"So, spark knock (detonation) is an erratic form of combustion; that occurs when multiple flame fronts occur simultaneously inside a combustion chamber. Detonation occurs, because fuel is subjected to either too much pressure, too much heat or both.

So, instead of a single flame front growing outward smoothly; like an expanding balloon from the point of ignition; multiple flame fronts are generated spontaneously throughout the combustion chamber; as the fuel automatically ignites from heat and pressure. Finally, the multiple flame fronts collide, creating shock waves that; produce a sharp metallic pinging or knocking noise."


Yeah, they call it a "knock sensor" but in reality it is controlling the ping created by too much spark advance..

MFL

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Posted: 04/20/21 10:12am Link  |  Quote  |  Print  |  Notify Moderator

While I don't disagree with above, having the Mod move this thread to TVs may get more response, from the gear heads.

Jerry





ejmorgan

Dixon, CA

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Posted: 04/20/21 10:19am Link  |  Quote  |  Print  |  Notify Moderator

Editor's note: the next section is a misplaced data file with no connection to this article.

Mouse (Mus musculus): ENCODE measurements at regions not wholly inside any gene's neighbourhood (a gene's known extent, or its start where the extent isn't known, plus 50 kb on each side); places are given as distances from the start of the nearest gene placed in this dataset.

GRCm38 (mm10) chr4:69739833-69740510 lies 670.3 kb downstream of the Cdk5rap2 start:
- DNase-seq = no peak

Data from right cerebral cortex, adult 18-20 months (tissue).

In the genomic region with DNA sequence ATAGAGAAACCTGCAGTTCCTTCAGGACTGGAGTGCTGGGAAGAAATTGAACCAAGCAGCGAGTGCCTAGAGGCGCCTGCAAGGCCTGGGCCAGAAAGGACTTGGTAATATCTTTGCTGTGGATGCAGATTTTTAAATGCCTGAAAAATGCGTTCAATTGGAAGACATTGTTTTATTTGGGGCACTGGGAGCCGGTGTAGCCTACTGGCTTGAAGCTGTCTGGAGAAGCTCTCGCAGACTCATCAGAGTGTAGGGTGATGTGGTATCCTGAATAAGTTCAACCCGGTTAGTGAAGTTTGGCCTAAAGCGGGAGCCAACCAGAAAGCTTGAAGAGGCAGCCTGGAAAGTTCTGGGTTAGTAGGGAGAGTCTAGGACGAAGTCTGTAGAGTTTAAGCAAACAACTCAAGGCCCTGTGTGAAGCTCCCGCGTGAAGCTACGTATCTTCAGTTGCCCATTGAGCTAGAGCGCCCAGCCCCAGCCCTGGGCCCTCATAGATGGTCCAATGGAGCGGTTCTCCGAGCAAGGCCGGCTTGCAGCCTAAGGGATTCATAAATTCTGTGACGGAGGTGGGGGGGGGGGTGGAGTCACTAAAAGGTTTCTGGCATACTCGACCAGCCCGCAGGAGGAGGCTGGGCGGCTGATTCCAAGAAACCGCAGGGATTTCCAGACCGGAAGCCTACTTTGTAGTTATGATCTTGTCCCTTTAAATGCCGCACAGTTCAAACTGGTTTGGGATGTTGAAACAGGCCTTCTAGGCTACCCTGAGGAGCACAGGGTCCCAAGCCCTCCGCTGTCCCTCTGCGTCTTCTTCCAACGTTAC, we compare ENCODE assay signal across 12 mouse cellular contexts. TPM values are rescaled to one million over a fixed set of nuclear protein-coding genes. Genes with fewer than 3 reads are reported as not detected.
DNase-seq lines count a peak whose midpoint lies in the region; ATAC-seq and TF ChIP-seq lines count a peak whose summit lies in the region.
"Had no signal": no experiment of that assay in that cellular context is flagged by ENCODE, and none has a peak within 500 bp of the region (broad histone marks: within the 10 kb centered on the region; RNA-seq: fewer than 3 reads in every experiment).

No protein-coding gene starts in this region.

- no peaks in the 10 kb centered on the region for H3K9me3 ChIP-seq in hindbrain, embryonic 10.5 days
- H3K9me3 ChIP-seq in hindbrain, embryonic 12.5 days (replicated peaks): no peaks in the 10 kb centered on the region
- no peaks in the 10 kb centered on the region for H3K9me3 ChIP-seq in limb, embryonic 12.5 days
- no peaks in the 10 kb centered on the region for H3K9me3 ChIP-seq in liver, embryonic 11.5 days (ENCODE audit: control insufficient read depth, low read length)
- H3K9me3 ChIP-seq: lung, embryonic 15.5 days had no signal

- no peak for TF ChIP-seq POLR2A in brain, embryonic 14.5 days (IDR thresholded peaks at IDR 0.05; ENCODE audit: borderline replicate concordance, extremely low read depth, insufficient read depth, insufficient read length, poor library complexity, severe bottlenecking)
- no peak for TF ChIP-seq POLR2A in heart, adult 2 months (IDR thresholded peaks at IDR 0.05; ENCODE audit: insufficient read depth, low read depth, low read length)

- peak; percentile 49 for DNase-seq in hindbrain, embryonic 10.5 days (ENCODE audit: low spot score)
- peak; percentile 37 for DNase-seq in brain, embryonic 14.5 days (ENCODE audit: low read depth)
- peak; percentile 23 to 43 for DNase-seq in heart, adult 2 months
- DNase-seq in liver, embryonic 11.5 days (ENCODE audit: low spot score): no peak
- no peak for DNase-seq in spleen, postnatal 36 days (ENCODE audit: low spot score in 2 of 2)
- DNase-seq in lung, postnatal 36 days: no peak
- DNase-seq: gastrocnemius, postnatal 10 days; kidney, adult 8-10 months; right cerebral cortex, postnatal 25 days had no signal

Check for air leakage in the vehicle's climate-control system, which is driven by engine vacuum from the intake manifold. If it is leaking, then un-metered and un-filtered air can be sucked into the engine intake manifold, causing the air/fuel ratio to lean-out. This can cause pinging.

Ed


Ed and Susan Morgan
TT -- 2019 Northwood Nash 24M travel trailer
TV -- 2004 Ford E-350 Extended Van, 6.8L V10, 4-spd. Automatic OD, 3.73 rear axle.
Generator -- Onan 3600 LP

Photo -- Doran Beach in Bodega Bay, Ca.


fourthclassC

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Posted: 04/20/21 10:23am Link  |  Quote  |  Print  |  Notify Moderator

Thanks for all replies. Couple things:
New spark plugs at 68k miles without incident...
Understood - I mean pre ignition here. NO rod knock - understand the difference
It is a E350 chassis on Class C MH